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As for the tach I'd hoped to wire the existing gauge off the lead spark plug. Not entirely sure how that works but I had a friend who did that when putting in an aftermarket gauge.
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May I suggest that you slow down an spend a couple of weeks reading up on diesel theory and operation. Diesels do not have spark plugs.

And tachometers for older spark plug engines get their signal from the primary (i.e. 12 Volt) side of the ignition coil. Attaching your tachometer to the spark plug will send thousands of Volts into the instrument cluster. It will not end well.

EDIT: Often, the tachometer signal on newer engines is provided by an engine management computer.
 

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Discussion Starter #16
Ahh yes my bad there.
It's been a long day of course diesels have glow plugs. And run on compression ignition. (I swear I'm not an idiot)
And yes hooking up a stock tachometer to a coil would just make some unpleasant smoke.
I was referring to something i believe friend had done with his truck that didn't have a tach gauge. I believe there is an aftermarket guage that'll count how many times the lead plug fires and give you a reading in rpm.

And yes obviously that would work with glow plugs.

Sorry for the idiot moment
 

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Discussion Starter #17
A friend with a dead stock '99 PSD is on his third OE 5 speed. It kills the synchros, and no, he isn't the type that leaves his hand on the shifter just going down the road. If that's a ZF then I for sure wouldn't go down that path.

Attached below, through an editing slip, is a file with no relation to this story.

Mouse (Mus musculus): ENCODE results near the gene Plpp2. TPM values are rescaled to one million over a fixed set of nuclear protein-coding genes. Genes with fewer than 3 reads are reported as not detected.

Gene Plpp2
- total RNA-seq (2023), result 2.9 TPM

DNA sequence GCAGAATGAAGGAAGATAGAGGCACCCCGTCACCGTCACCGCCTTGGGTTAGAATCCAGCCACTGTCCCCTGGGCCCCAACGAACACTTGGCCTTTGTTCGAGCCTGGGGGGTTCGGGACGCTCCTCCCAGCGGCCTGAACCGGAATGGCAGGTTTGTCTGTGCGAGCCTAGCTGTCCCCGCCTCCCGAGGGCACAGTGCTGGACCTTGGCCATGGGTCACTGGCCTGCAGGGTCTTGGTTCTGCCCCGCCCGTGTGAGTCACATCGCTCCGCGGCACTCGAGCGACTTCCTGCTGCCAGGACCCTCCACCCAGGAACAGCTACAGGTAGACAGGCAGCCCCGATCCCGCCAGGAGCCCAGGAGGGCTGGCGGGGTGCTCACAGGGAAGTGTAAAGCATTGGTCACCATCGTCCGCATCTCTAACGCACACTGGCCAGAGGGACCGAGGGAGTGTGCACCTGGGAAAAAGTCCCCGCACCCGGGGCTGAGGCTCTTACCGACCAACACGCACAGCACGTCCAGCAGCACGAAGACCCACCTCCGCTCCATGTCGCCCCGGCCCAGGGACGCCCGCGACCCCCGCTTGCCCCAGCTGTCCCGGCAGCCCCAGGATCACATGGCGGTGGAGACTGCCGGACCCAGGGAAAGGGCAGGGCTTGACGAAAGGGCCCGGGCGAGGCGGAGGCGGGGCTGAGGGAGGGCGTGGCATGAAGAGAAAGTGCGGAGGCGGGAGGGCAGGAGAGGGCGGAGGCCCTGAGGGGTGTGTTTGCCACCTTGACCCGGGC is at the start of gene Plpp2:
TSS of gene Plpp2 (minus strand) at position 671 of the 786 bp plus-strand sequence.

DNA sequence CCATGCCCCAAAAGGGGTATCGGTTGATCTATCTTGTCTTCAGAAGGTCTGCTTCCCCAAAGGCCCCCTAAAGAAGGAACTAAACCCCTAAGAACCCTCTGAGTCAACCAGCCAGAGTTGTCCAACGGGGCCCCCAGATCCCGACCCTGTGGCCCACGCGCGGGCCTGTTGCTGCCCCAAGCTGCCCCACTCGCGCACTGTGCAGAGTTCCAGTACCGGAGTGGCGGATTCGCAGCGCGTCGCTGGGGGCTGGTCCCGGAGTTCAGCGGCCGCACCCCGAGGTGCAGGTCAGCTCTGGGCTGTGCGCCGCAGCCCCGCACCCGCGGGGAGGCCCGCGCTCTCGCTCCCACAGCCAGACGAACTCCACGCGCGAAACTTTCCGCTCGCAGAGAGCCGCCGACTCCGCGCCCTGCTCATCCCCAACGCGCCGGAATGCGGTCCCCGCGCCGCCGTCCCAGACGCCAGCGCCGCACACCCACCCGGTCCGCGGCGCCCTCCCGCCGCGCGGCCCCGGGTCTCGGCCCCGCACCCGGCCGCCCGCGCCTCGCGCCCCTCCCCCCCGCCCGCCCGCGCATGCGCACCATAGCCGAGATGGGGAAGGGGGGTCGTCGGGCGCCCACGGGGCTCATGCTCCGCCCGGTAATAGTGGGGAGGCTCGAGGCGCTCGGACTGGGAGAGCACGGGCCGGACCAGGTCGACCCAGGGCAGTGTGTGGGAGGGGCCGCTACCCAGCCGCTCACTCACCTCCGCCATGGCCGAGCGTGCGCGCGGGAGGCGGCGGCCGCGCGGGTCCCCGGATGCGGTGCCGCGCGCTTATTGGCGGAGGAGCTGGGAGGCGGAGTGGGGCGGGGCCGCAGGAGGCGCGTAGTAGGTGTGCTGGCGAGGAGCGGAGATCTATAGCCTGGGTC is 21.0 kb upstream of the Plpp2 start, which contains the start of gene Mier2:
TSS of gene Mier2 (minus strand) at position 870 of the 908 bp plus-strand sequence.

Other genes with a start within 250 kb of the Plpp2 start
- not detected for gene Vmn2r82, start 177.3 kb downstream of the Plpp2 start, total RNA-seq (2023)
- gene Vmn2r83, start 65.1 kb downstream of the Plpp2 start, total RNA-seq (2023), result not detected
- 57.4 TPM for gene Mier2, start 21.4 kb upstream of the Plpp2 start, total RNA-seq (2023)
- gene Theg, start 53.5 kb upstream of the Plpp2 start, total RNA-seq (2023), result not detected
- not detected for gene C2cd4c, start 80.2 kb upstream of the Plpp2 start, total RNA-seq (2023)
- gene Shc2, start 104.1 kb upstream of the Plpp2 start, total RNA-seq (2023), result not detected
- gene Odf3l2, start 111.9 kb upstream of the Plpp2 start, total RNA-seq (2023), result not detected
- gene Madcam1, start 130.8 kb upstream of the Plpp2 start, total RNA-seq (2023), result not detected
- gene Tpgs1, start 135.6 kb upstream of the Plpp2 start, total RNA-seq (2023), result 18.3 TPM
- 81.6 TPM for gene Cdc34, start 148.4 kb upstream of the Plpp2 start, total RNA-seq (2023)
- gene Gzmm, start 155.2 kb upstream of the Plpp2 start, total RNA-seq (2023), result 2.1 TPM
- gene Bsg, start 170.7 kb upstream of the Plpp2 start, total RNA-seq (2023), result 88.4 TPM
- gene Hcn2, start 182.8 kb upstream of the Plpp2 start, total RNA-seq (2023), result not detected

Later Ford trucks came with NP271's (say somewhere about '08). Would be my preference over that electric shift 1356. I have a 96 OJB, so I'm just getting familiar with that electric shift t/c and I can tell you that so far it is not confidence inspiring.

Hmm well I'm not entirely sure if that was a ZF or what. From the people I've talked to and what I've read they seem to be very reliable trannys.
One of the ones I'm considering buying has over 300k miles on it and is still in working order.

As for the tc. It's a manual shift not an electric. I have no personal experience with that case but my friend's 1992 f250 is pushing 200k miles without complaint and I believe it has the same model.
 

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Ahh yes my bad there.
It's been a long day of course diesels have glow plugs. And run on compression ignition. (I swear I'm not an idiot)
And yes hooking up a stock tachometer to a coil would just make some unpleasant smoke.
I was referring to something i believe friend had done with his truck that didn't have a tach gauge. I believe there is an aftermarket guage that'll count how many times the lead plug fires and give you a reading in rpm.

And yes obviously that would work with glow plugs.

Sorry for the idiot moment
I'm a 75 year "old guy" gently trying to get your attention and get you to focus....

1. Cummins 4bt and 6bt engines do NOT have glow plugs.

2. Diesel engines that use glow plugs only use them to heat the combustion chamber to start the engine. A timer turns off the glow plugs after a few seconds. The glow plugs are continuously powered for those few seconds and are NOT a source of a timing signal for a tachometer.